stuff involving <img src="https://chart.googleapis.com/chart?chf=bg,s,00000000&cht=tx&chl=%24L%24"> on the other, but she wasn't sure how to do it,
so I offered suggestions while she moved the symbols around,
eventually obtaining $$W = 2L\div (L-2).$$ I would have written it as
a fraction, but getting the right answer is important, and using
the same notation I would use is much less so, so I didn't say anything.</p>
<p>I asked her to plug in <img src="https://chart.googleapis.com/chart?chf=bg,s,00000000&cht=tx&chl=%24L%3d3%24"> and observe that <img src="https://chart.googleapis.com/chart?chf=bg,s,00000000&cht=tx&chl=%24W%3d6%24"> popped right
out, and then similarly that <img src="https://chart.googleapis.com/chart?chf=bg,s,00000000&cht=tx&chl=%24L%3d6%24"> yields <img src="https://chart.googleapis.com/chart?chf=bg,s,00000000&cht=tx&chl=%24W%3d3%24">, and then I asked
her to try the other example she knew. Then I suggested that she see
what <img src="https://chart.googleapis.com/chart?chf=bg,s,00000000&cht=tx&chl=%24L%3d5%24"> did: it gives <img src="https://chart.googleapis.com/chart?chf=bg,s,00000000&cht=tx&chl=%24W%3d%5cfrac%7b10%7d3%24">, This was new, so she
checked it by calculating the area and the perimeter, both
<img src="https://chart.googleapis.com/chart?chf=bg,s,00000000&cht=tx&chl=%24%5cfrac%7b50%7d3%24">. She was very excited by this time. <a href="http://blog.plover.com/math/algebra.html">As I have
mentioned earlier</a>, algebra is magical in
its ability to mechanically yield answers to all sorts of
questions. Even after thirty years I find it astonishing and
delightful. You set up the equations, push the symbols around, and
all sorts of stuff pops out like magic. Calculus is somehow much less
astonishing; the machinery is all explicit. But how does algebra
work? I've been thinking about this on and off for a long time and
I'm still not sure.</p>
<p>At that point I took over because I didn't think I would be able to
guide her through the next part of the problem without a
demonstration; I wanted to graph the function <img src="https://chart.googleapis.com/chart?chf=bg,s,00000000&cht=tx&chl=%24W%3d2L%5cdiv%28L%2d2%29%24"> and she
does not have much experience with that. She put in the five points
we already knew, which already lie on a nice little curve, and then
she asked an incisive question: does it level off, or does it keep
going down, or what? We discussed what happens when <img src="https://chart.googleapis.com/chart?chf=bg,s,00000000&cht=tx&chl=%24L%24"> gets close to
2; then <img src="https://chart.googleapis.com/chart?chf=bg,s,00000000&cht=tx&chl=%24W%24"> shoots up to infinity. And when <img src="https://chart.googleapis.com/chart?chf=bg,s,00000000&cht=tx&chl=%24L%24"> gets big, say a
million, you can see from the algebra that <img src="https://chart.googleapis.com/chart?chf=bg,s,00000000&cht=tx&chl=%24W%24"> is a hair more than
2. So I drew in the asymptotes on the hyperbola. </p>
<p align=center><a href="http://pic.blog.plover.com/math/rectangles/plot.png"><img border=0 src="http://pic.blog.plover.com/math/rectangles/plot-th.png"></a></p>
<p><a href="http://pic.blog.plover.com/math/rectangles/holladay1.jpg"><img border=0 align=right src="http://pic.blog.plover.com/math/rectangles/holladay1-th.jpg"></a></p>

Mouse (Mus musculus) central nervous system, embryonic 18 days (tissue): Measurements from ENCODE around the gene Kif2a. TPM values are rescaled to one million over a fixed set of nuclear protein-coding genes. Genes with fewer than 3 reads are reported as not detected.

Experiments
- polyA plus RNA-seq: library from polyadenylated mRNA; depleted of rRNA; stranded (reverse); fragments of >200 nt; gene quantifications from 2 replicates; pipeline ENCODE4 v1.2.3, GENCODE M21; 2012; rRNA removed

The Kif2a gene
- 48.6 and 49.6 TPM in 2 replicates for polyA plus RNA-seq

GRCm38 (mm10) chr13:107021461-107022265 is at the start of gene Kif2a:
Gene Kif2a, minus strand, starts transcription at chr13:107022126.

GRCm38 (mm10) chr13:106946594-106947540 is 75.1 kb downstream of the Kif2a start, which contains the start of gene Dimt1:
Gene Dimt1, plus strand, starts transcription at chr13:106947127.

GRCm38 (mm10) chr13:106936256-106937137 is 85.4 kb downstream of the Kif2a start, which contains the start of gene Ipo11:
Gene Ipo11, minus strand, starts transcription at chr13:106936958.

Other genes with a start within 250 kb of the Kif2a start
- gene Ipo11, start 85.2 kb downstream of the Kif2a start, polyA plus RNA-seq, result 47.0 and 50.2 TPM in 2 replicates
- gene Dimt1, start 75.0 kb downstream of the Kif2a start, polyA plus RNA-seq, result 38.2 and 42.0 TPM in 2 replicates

<p>Katara is not yet
familiar with hyperbolas. (She has known about parabolas since she
was tiny. I have a very fond memory of visiting Portland with her
when she was almost two, and we entered Holladay park, which has
fountains that squirt out of the ground. Seeing the water arching up
before her, she cried delightedly “parabolas!”)</p>
<p><br clear=right></p>
<p>Once you know how the graph behaves, it is a simple matter to see that
there are no integer solutions other than <img src="https://chart.googleapis.com/chart?chf=bg,s,00000000&cht=tx&chl=%24%5clangle%203%2c6%5crangle%2c%0a%5clangle%204%2c4%5crangle%2c%24"> and <img src="https://chart.googleapis.com/chart?chf=bg,s,00000000&cht=tx&chl=%24%5clangle6%2c3%5crangle%24">. We know that <img src="https://chart.googleapis.com/chart?chf=bg,s,00000000&cht=tx&chl=%24L%3d5%24">
does not work. For <img src="https://chart.googleapis.com/chart?chf=bg,s,00000000&cht=tx&chl=%24L%3e6%24"> the value of <img src="https://chart.googleapis.com/chart?chf=bg,s,00000000&cht=tx&chl=%24W%24"> is always strictly
between <img src="https://chart.googleapis.com/chart?chf=bg,s,00000000&cht=tx&chl=%242%24"> and <img src="https://chart.googleapis.com/chart?chf=bg,s,00000000&cht=tx&chl=%243%24">. For <img src="https://chart.googleapis.com/chart?chf=bg,s,00000000&cht=tx&chl=%24L%3d2%24"> there is no value of <img src="https://chart.googleapis.com/chart?chf=bg,s,00000000&cht=tx&chl=%24W%24"> that works at
all. For <img src="https://chart.googleapis.com/chart?chf=bg,s,00000000&cht=tx&chl=%240%5clt%20L%5clt%202%24"> the formula says that <img src="https://chart.googleapis.com/chart?chf=bg,s,00000000&cht=tx&chl=%24W%24"> is negative, on the
other branch of the hyperbola, which is a perfectly good <em>numerical</em>
solution (for example, <img src="https://chart.googleapis.com/chart?chf=bg,s,00000000&cht=tx&chl=%24L%3d1%2c%20W%3d%2d2%24">) but makes no sense as the width of
a rectangle. So it was a good lesson about how mathematical modeling
sometimes introduces solutions that are wrong, and how you have to
translate the solutions back to the original problem to see if they
make sense.</p>
<p>[ Addendum 20150330: Thanks to Steve Hastings for his plot of the
hyperbola, which is in the public domain. ]</p>